False Comparisons Don't Serve Health-Care Analysis

By Meili, Ryan | Winnipeg Free Press, July 23, 2014 | Go to article overview

False Comparisons Don't Serve Health-Care Analysis


Meili, Ryan, Winnipeg Free Press


Canada's health-care system faced some provocative comparisons recently.

First was Sarah Boston's new book, Lucky Dog, in which she details her personal experience with thyroid cancer and navigating the Canadian health system. Boston, a veterinary oncologist, claims that Canadian dogs often have better access to health care than their human counterparts.

The next round of comparisons came from the Commonwealth Fund's annual report analyzing 11 national health-care systems. In line with their previous rankings, Canada appears to have underperformed, and the Netherlands comes out on top. This report cued the oft-repeated calls for Canada to embrace the free-market reforms that the Dutch and other European healthy systems have undertaken.

So should Canadian health care go Dutch or to the dogs? Neither.

Here's the problem with Boston's veterinary comparison and those who would convince us that private, for-profit care is the answer to all that ails medicare: All dogs may go to heaven, but they certainly don't all see the vet first. Veterinary care may be high quality and quickly accessed by those who can afford it, but it's far from universal. In interviews, Boston acknowledges that she has witnessed clients re-mortgaging their houses to pay for their dogs' cancer treatments.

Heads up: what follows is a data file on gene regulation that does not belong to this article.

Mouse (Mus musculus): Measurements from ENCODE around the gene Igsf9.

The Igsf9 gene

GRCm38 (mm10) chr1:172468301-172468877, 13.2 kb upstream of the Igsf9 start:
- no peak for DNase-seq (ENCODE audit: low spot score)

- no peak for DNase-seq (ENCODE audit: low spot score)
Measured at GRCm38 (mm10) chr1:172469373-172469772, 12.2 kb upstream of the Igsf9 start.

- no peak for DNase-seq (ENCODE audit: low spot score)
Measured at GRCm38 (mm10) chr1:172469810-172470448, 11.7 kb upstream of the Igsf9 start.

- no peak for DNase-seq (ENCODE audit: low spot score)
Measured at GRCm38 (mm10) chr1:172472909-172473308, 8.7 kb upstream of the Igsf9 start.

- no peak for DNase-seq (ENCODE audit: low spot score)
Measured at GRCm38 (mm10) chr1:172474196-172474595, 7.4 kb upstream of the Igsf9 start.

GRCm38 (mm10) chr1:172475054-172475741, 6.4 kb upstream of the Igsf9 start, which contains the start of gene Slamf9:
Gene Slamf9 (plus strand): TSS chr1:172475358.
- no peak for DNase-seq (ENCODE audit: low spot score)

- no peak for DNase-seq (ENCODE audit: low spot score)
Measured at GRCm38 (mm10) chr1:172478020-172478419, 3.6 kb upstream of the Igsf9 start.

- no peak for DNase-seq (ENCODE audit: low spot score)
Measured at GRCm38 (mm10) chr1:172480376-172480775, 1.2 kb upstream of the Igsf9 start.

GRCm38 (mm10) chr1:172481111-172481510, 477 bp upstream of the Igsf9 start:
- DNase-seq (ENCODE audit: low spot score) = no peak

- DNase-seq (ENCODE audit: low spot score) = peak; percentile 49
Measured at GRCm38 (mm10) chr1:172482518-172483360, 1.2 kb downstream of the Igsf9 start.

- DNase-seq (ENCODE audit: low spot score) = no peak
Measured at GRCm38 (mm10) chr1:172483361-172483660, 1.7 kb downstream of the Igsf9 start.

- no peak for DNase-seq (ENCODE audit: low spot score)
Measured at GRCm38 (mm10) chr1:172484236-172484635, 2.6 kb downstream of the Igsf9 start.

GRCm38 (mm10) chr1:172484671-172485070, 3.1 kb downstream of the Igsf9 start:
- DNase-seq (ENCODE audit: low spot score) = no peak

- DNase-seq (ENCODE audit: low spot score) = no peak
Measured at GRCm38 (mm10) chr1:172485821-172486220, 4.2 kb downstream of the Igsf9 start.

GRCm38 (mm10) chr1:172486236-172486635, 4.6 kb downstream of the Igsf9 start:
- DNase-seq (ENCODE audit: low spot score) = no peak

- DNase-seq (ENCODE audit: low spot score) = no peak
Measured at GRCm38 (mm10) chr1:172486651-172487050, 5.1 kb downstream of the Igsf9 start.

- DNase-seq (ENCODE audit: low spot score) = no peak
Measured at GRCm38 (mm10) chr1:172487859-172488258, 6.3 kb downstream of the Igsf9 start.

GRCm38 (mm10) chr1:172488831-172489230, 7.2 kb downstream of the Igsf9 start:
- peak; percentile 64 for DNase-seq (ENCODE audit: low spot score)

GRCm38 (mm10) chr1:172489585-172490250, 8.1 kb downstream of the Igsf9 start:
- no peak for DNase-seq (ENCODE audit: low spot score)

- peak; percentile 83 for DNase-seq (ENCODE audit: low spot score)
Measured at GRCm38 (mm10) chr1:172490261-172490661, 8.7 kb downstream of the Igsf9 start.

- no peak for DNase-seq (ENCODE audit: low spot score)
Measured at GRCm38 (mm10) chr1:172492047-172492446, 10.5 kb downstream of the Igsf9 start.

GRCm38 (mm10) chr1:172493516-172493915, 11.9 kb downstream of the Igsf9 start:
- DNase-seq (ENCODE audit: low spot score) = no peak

When care gets too difficult or expensive for a cat or dog, many pet owners are faced with the option of having the animal put down. In Canada, we are fortunate that our universal health insurance means people don't have to make choices between their homes or livelihoods and their lives.

While the problems with comparing Canadian health care to veterinary services are rather apparent, understanding why we cannot simply copy and paste a European health-care system requires more careful consideration. Health-care systems don't exist in a vacuum: their structures, funding models and usages are all informed by the nation they serve and other policies these countries adopt.

European countries that spend more money on social programs such as affordable housing, education and senior care consistently have better health outcomes than countries that are slashing these budgets. Why? Research estimates access to health care accounts for only 25 per cent of health outcomes: the rest is largely determined by income, employment, education, housing, food security and other social and economic factors. …

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